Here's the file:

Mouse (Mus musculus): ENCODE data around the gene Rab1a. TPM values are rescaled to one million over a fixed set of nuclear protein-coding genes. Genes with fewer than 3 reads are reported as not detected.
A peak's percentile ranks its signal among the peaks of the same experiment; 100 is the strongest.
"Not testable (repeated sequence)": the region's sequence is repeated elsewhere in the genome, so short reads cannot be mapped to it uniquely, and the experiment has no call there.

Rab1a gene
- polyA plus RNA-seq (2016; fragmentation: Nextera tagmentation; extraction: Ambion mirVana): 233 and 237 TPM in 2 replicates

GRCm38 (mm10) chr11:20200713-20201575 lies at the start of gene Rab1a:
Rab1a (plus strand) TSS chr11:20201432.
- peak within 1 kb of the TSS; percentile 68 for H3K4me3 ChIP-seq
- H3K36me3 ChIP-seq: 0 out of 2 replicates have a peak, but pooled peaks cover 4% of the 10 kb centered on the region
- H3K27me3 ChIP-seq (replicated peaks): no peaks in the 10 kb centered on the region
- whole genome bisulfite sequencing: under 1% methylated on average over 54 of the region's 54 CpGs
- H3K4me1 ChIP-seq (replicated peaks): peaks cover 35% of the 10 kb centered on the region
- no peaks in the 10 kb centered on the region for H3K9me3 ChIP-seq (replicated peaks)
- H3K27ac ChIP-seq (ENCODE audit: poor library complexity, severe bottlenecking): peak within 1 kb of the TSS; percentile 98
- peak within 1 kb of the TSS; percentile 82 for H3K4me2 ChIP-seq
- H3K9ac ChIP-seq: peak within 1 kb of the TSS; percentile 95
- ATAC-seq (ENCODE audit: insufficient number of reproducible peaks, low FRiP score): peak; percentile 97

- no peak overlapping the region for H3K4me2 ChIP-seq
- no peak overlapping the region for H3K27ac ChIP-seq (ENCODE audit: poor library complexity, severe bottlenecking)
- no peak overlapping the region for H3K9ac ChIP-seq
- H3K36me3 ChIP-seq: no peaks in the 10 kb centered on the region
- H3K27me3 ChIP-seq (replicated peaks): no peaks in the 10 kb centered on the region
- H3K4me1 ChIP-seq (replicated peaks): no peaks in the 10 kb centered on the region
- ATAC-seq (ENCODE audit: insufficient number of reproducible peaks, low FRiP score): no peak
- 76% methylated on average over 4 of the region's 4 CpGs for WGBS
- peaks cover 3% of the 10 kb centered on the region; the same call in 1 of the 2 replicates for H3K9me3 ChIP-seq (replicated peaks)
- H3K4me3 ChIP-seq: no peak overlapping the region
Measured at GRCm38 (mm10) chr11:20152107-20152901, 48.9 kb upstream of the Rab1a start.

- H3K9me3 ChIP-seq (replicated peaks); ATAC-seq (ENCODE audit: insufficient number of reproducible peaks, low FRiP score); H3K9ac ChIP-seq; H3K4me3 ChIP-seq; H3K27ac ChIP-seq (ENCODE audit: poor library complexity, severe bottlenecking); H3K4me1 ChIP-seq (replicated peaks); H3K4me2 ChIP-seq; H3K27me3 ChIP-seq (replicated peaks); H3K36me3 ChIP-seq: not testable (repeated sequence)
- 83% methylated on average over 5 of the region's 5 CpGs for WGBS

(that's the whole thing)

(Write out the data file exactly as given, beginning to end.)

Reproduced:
Mouse (Mus musculus): ENCODE data around the gene Rab1a. TPM values are rescaled to one million over a fixed set of nuclear protein-coding genes. Genes with fewer than 3 reads are reported as not detected.
A peak's percentile ranks its signal among the peaks of the same experiment; 100 is the strongest.
"Not testable (repeated sequence)": the region's sequence is repeated elsewhere in the genome, so short reads cannot be mapped to it uniquely, and the experiment has no call there.

Rab1a gene
- polyA plus RNA-seq (2016; fragmentation: Nextera tagmentation; extraction: Ambion mirVana): 233 and 237 TPM in 2 replicates

GRCm38 (mm10) chr11:20200713-20201575 lies at the start of gene Rab1a:
Rab1a (plus strand) TSS chr11:20201432.
- peak within 1 kb of the TSS; percentile 68 for H3K4me3 ChIP-seq
- H3K36me3 ChIP-seq: 0 out of 2 replicates have a peak, but pooled peaks cover 4% of the 10 kb centered on the region
- H3K27me3 ChIP-seq (replicated peaks): no peaks in the 10 kb centered on the region
- whole genome bisulfite sequencing: under 1% methylated on average over 54 of the region's 54 CpGs
- H3K4me1 ChIP-seq (replicated peaks): peaks cover 35% of the 10 kb centered on the region
- no peaks in the 10 kb centered on the region for H3K9me3 ChIP-seq (replicated peaks)
- H3K27ac ChIP-seq (ENCODE audit: poor library complexity, severe bottlenecking): peak within 1 kb of the TSS; percentile 98
- peak within 1 kb of the TSS; percentile 82 for H3K4me2 ChIP-seq
- H3K9ac ChIP-seq: peak within 1 kb of the TSS; percentile 95
- ATAC-seq (ENCODE audit: insufficient number of reproducible peaks, low FRiP score): peak; percentile 97

- no peak overlapping the region for H3K4me2 ChIP-seq
- no peak overlapping the region for H3K27ac ChIP-seq (ENCODE audit: poor library complexity, severe bottlenecking)
- no peak overlapping the region for H3K9ac ChIP-seq
- H3K36me3 ChIP-seq: no peaks in the 10 kb centered on the region
- H3K27me3 ChIP-seq (replicated peaks): no peaks in the 10 kb centered on the region
- H3K4me1 ChIP-seq (replicated peaks): no peaks in the 10 kb centered on the region
- ATAC-seq (ENCODE audit: insufficient number of reproducible peaks, low FRiP score): no peak
- 76% methylated on average over 4 of the region's 4 CpGs for WGBS
- peaks cover 3% of the 10 kb centered on the region; the same call in 1 of the 2 replicates for H3K9me3 ChIP-seq (replicated peaks)
- H3K4me3 ChIP-seq: no peak overlapping the region
Measured at GRCm38 (mm10) chr11:20152107-20152901, 48.9 kb upstream of the Rab1a start.

- H3K9me3 ChIP-seq (replicated peaks); ATAC-seq (ENCODE audit: insufficient number of reproducible peaks, low FRiP score); H3K9ac ChIP-seq; H3K4me3 ChIP-seq; H3K27ac ChIP-seq (ENCODE audit: poor library complexity, severe bottlenecking); H3K4me1 ChIP-seq (replicated peaks); H3K4me2 ChIP-seq; H3K27me3 ChIP-seq (replicated peaks); H3K36me3 ChIP-seq: not testable (repeated sequence)
- 83% methylated on average over 5 of the region's 5 CpGs for WGBS